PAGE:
I See the Sign
Download links and information about I See the Sign by Sam Amidon. This album was released in 2010 and it belongs to Rock, Folk Rock, Indie Rock, Alternative, Songwriter/Lyricist genres. It contains 11 tracks with total duration of 41:51 minutes.
|Genre:||Rock, Folk Rock, Indie Rock, Alternative, Songwriter/Lyricist|
|Buy it NOW at:|
|Buy on iTunes $9.99|
|Buy on Amazon $9.99|
|1.||How Come That Blood||3:28|
|2.||Way Go Lily||4:14|
|3.||You Better Mind||3:42|
|4.||I See the Sign||6:11|
|5.||Johanna the Row-di||2:21|
|6.||Pretty Fair Damsel||3:03|
|8.||Rain and Snow||3:50|
|9.||Climbing High Mountains||3:05|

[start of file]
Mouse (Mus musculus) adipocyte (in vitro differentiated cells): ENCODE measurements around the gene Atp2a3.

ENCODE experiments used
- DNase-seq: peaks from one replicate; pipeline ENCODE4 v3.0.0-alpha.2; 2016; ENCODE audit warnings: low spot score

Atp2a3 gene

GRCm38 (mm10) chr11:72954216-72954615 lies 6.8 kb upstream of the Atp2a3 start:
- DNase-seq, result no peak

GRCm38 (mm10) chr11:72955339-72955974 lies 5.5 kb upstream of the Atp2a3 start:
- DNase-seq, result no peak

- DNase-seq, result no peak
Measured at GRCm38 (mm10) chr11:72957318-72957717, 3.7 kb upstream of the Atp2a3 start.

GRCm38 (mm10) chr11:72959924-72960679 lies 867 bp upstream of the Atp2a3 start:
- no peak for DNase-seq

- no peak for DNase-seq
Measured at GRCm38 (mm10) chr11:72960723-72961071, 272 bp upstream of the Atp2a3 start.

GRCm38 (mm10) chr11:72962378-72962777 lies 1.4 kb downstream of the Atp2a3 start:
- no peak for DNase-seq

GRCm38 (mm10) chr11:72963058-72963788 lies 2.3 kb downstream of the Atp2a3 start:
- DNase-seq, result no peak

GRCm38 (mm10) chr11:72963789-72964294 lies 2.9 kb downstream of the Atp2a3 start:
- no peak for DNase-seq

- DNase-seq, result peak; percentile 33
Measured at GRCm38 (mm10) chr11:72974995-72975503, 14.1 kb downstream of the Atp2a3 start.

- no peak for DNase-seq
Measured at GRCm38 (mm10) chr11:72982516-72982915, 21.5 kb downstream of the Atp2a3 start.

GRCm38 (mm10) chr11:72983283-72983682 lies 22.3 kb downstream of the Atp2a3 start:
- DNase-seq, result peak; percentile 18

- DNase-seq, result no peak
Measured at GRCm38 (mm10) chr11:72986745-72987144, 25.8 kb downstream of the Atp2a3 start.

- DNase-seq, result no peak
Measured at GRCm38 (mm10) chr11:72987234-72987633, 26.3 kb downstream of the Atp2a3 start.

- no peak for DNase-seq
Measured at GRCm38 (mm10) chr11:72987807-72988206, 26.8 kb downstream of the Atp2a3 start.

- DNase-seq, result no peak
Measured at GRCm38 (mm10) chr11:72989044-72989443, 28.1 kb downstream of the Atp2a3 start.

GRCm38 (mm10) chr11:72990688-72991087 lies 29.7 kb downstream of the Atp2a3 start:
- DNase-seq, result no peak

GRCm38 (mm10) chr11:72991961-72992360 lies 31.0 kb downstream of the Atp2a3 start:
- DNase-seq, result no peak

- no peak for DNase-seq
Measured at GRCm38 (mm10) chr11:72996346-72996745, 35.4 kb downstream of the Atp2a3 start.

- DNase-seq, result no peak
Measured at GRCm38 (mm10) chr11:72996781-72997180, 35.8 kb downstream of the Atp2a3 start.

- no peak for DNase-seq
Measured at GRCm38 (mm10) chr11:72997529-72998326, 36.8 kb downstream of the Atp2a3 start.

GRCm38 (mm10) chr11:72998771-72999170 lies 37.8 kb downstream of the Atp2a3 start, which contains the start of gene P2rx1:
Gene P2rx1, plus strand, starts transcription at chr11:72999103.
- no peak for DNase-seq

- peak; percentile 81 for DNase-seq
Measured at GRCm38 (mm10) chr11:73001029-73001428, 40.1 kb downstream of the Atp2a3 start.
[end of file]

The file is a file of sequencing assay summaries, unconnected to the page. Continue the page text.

A child of folkies, singer/guitarist/banjo player Sam Amidon knows plenty of traditional American songs, but his intriguing versions are far from straight up. Singing in an imperfect but appealing voice that brings to mind Will Oldham, Amidon doesn’t lean on the material; instead he lets the songs’ power come through by displaying restraint. The ballads, children’s songs, and religious tunes that appear on 2010’s I See the Sign are gorgeously rendered by Amidon, arranger Nico Muhly, and others. This album is a good example of how the raw and the cooked can be combined to striking effect. The big contrast here is between Amidon’s plain voice and Muhly’s refined string, brass, and wind writing. The pairing works perfectly, in part due to Valgeir Sigurdsson’s superb production. Two of the album’s standouts appear back to back. On the title track, Shahzad Ismaily’s unusual drumming and a dazzling arrangement provide an inventive backdrop for Amidon’s quietly insistent singing. “Johanna the Row-di,” rendered more sparely than the previous cut, is just as touching, and Beth Orton’s backup vocals are lovely.